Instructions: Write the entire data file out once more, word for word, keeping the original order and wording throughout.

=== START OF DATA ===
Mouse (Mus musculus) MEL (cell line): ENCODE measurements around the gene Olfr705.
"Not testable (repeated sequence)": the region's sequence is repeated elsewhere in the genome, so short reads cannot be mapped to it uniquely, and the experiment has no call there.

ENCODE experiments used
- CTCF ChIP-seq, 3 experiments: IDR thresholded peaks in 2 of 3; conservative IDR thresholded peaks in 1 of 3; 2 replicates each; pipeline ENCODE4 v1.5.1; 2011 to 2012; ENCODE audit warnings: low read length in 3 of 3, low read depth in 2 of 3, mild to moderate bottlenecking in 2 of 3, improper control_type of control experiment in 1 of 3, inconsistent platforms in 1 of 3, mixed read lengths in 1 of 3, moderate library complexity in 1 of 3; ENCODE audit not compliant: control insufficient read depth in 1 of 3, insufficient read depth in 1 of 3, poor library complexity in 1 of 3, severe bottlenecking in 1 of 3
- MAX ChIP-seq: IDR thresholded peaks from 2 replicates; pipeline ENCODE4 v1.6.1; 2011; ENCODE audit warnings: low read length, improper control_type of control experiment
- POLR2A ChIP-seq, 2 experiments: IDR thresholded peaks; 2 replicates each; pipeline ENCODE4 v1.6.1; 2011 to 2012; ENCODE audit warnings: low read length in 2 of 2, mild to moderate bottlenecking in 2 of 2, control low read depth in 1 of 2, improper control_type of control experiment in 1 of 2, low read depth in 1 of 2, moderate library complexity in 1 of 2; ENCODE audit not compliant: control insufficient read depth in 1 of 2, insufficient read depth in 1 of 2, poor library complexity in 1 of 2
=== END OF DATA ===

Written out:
Mouse (Mus musculus) MEL (cell line): ENCODE measurements around the gene Olfr705.
"Not testable (repeated sequence)": the region's sequence is repeated elsewhere in the genome, so short reads cannot be mapped to it uniquely, and the experiment has no call there.

ENCODE experiments used
- CTCF ChIP-seq, 3 experiments: IDR thresholded peaks in 2 of 3; conservative IDR thresholded peaks in 1 of 3; 2 replicates each; pipeline ENCODE4 v1.5.1; 2011 to 2012; ENCODE audit warnings: low read length in 3 of 3, low read depth in 2 of 3, mild to moderate bottlenecking in 2 of 3, improper control_type of control experiment in 1 of 3, inconsistent platforms in 1 of 3, mixed read lengths in 1 of 3, moderate library complexity in 1 of 3; ENCODE audit not compliant: control insufficient read depth in 1 of 3, insufficient read depth in 1 of 3, poor library complexity in 1 of 3, severe bottlenecking in 1 of 3
- MAX ChIP-seq: IDR thresholded peaks from 2 replicates; pipeline ENCODE4 v1.6.1; 2011; ENCODE audit warnings: low read length, improper control_type of control experiment
- POLR2A ChIP-seq, 2 experiments: IDR thresholded peaks; 2 replicates each; pipeline ENCODE4 v1.6.1; 2011 to 2012; ENCODE audit warnings: low read length in 2 of 2, mild to moderate bottlenecking in 2 of 2, control low read depth in 1 of 2, improper control_type of control experiment in 1 of 2, low read depth in 1 of 2, moderate library complexity in 1 of 2; ENCODE audit not compliant: control insufficient read depth in 1 of 2, insufficient read depth in 1 of 2, poor library complexity in 1 of 2